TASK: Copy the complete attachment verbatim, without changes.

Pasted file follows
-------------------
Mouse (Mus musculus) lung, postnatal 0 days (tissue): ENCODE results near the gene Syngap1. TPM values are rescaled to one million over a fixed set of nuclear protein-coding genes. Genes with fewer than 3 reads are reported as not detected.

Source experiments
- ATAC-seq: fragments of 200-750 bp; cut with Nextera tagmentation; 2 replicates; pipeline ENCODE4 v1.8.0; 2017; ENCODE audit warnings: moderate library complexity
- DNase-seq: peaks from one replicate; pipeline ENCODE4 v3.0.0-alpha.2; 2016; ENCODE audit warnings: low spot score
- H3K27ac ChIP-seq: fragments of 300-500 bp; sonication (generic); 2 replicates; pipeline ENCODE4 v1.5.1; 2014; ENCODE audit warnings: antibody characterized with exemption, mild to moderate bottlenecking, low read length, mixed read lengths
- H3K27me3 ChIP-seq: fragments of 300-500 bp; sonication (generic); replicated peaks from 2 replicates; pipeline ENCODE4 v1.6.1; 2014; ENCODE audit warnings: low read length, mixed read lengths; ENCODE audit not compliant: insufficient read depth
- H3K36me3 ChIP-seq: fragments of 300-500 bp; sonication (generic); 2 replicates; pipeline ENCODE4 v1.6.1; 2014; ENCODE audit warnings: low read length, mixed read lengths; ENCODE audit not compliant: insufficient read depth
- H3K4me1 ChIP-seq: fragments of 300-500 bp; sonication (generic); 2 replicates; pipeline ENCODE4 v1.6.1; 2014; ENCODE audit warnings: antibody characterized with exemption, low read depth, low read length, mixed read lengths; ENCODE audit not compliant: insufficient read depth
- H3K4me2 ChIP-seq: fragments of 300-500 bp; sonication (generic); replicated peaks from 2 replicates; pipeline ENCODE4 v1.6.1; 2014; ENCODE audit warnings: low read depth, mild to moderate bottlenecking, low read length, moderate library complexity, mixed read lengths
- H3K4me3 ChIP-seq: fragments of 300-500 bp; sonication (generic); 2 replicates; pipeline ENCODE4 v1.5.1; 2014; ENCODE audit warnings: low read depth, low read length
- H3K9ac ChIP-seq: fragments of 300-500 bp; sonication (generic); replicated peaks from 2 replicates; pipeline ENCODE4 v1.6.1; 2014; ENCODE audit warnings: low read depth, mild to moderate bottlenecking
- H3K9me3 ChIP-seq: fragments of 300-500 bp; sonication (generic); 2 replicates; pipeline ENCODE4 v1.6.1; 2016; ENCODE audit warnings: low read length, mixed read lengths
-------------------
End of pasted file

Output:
Mouse (Mus musculus) lung, postnatal 0 days (tissue): ENCODE results near the gene Syngap1. TPM values are rescaled to one million over a fixed set of nuclear protein-coding genes. Genes with fewer than 3 reads are reported as not detected.

Source experiments
- ATAC-seq: fragments of 200-750 bp; cut with Nextera tagmentation; 2 replicates; pipeline ENCODE4 v1.8.0; 2017; ENCODE audit warnings: moderate library complexity
- DNase-seq: peaks from one replicate; pipeline ENCODE4 v3.0.0-alpha.2; 2016; ENCODE audit warnings: low spot score
- H3K27ac ChIP-seq: fragments of 300-500 bp; sonication (generic); 2 replicates; pipeline ENCODE4 v1.5.1; 2014; ENCODE audit warnings: antibody characterized with exemption, mild to moderate bottlenecking, low read length, mixed read lengths
- H3K27me3 ChIP-seq: fragments of 300-500 bp; sonication (generic); replicated peaks from 2 replicates; pipeline ENCODE4 v1.6.1; 2014; ENCODE audit warnings: low read length, mixed read lengths; ENCODE audit not compliant: insufficient read depth
- H3K36me3 ChIP-seq: fragments of 300-500 bp; sonication (generic); 2 replicates; pipeline ENCODE4 v1.6.1; 2014; ENCODE audit warnings: low read length, mixed read lengths; ENCODE audit not compliant: insufficient read depth
- H3K4me1 ChIP-seq: fragments of 300-500 bp; sonication (generic); 2 replicates; pipeline ENCODE4 v1.6.1; 2014; ENCODE audit warnings: antibody characterized with exemption, low read depth, low read length, mixed read lengths; ENCODE audit not compliant: insufficient read depth
- H3K4me2 ChIP-seq: fragments of 300-500 bp; sonication (generic); replicated peaks from 2 replicates; pipeline ENCODE4 v1.6.1; 2014; ENCODE audit warnings: low read depth, mild to moderate bottlenecking, low read length, moderate library complexity, mixed read lengths
- H3K4me3 ChIP-seq: fragments of 300-500 bp; sonication (generic); 2 replicates; pipeline ENCODE4 v1.5.1; 2014; ENCODE audit warnings: low read depth, low read length
- H3K9ac ChIP-seq: fragments of 300-500 bp; sonication (generic); replicated peaks from 2 replicates; pipeline ENCODE4 v1.6.1; 2014; ENCODE audit warnings: low read depth, mild to moderate bottlenecking
- H3K9me3 ChIP-seq: fragments of 300-500 bp; sonication (generic); 2 replicates; pipeline ENCODE4 v1.6.1; 2016; ENCODE audit warnings: low read length, mixed read lengths